MATT: Yeah, I think that the primary takeaway from that article was really that it was a bit of a wake-up call for the entire industry. For the longest time, looking at ñ trying to figure out how to inspect a motherboard, for instance; if you just take the problem of a motherboard and you put all these pieces together, I mean, that whole process is automated. You have pick-and-place machine that go in and they solder the components down and you put in complex designs and it figures out the right parts and puts everything down. But you typically don’t have someone there that’s visually looking at the board for these extraneous parts. This was also where the counterfeit parts came in.
PAUL: Nor would humans be very good at that job anyway, right?
MATT: No, and if you can just imagine for yourself someone sitting at a desk and visually inspecting thousands of these boards…
PAUL: I think of the guys they have at the door at Costco as you’re going out, right, who take your receipt and then look at your cart and try and figure out the diff between your receipt and your cart. It’s like…
MATT: Exactly. Take that list ñ at Costco, you might have a list of twenty, thirty, forty items on there. Now…
PAUL: Small Costco run. You might have that many.
MATT: Yeah, very true. Now you’re expanding that to hundreds of items and it’s not like all of these items just have a nice little Vizio TV label on them that makes it easy to identify.
PAUL: Yeah. Right, exactly.
MATT: So, that type of thing is ñ it’s really ñ it’s impossible for a human being to be able to visually do that. You’ve got to develop the tools to be able to capture that, use image processing to look for those type of things, and I think up until this article came out, there was really no need ñ there was perceived to be no need for this. It was still a head-in-the-sky, sure, something like this could conceivably happen, but we’re putting in place this mitigation and that mitigation that were good mitigations. They were the right thing to do, but the question was whether they were sufficient or not. I think that that’s what this article really helped to highlight for people.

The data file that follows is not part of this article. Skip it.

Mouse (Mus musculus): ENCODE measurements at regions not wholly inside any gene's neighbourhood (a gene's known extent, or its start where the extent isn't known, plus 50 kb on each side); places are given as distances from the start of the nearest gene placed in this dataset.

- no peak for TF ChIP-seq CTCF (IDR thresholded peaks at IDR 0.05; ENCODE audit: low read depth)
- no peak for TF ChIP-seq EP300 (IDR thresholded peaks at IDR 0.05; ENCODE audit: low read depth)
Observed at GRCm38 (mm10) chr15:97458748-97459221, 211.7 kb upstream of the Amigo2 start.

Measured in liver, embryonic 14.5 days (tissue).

It shone a light on the fear that maybe what we’re doing up to this point isn’t sufficient enough. I think that probably was true. It’s unfortunate, but it is something now that we have to look at. It’s something that we have to explore and consider. Really, a huge issue with that is all these parts come from so many different places that in order to address this problem, in order to really come up with a comprehensive solution that’s gonna work for all of industries ñ gonna take everyone coming together which is something I loved about TCG. That was an organization where we can come from all these different groups, you know.
I sit down with folks from Arm and AMD and we collaborate on things and it’s great, [00:20:00] and we’re not competitors when we’re sitting in these organizations. We’re coworkers with the unified goal of trying to fix a problem. That’s really what it’s gonna take to fix this and I think that articles like that, that’s what they’re doing, is that they’re highlighting our insecurities and our assumptions that we’ve been making from a hardware standpoint and showing us that we can’t make those assumptions anymore and it’s time to step it up.
PAUL: Yeah, and I mean, you’ve been in the industry for a long time so I’m sure you’ve noticed this too, but it is often the cutting edge independent researchers and then maybe the media as well kind of trumpeting what they do; who are the canaries in the coalmine for so many of these things. I can remember seeing Defcon and black hat sessions on point of sale vulnerabilities years before we started hearing about major POS attacks and hacks, right? Unfortunately, the retail industry was not listening very closely to those presentations although as they would have said, holy cow, we’ve got a huge risk here that we need to address. It is often the vanguard of researchers and then the reporters who cover what they do, I think, who start getting attention to these problems even if the risk ñ the perception of risk is not that high.